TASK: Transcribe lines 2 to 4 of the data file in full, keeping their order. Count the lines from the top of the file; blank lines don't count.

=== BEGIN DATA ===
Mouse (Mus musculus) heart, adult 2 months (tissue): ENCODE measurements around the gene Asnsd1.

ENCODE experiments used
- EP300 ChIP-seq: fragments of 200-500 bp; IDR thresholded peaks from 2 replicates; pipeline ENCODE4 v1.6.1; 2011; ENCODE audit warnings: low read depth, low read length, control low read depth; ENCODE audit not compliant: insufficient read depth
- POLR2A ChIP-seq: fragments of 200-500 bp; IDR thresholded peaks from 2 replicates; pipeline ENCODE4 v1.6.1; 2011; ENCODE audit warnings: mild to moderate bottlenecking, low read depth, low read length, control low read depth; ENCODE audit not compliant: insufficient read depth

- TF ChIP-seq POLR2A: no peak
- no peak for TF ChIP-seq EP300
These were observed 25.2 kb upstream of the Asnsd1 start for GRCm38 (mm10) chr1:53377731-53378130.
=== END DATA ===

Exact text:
ENCODE experiments used
- EP300 ChIP-seq: fragments of 200-500 bp; IDR thresholded peaks from 2 replicates; pipeline ENCODE4 v1.6.1; 2011; ENCODE audit warnings: low read depth, low read length, control low read depth; ENCODE audit not compliant: insufficient read depth
- POLR2A ChIP-seq: fragments of 200-500 bp; IDR thresholded peaks from 2 replicates; pipeline ENCODE4 v1.6.1; 2011; ENCODE audit warnings: mild to moderate bottlenecking, low read depth, low read length, control low read depth; ENCODE audit not compliant: insufficient read depth